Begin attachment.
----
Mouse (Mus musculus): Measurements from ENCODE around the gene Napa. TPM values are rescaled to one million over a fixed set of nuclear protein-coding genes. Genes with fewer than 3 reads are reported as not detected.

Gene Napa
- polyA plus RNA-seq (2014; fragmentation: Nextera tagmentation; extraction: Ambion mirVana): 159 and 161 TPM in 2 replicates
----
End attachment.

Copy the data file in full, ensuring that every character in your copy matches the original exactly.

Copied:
Mouse (Mus musculus): Measurements from ENCODE around the gene Napa. TPM values are rescaled to one million over a fixed set of nuclear protein-coding genes. Genes with fewer than 3 reads are reported as not detected.

Gene Napa
- polyA plus RNA-seq (2014; fragmentation: Nextera tagmentation; extraction: Ambion mirVana): 159 and 161 TPM in 2 replicates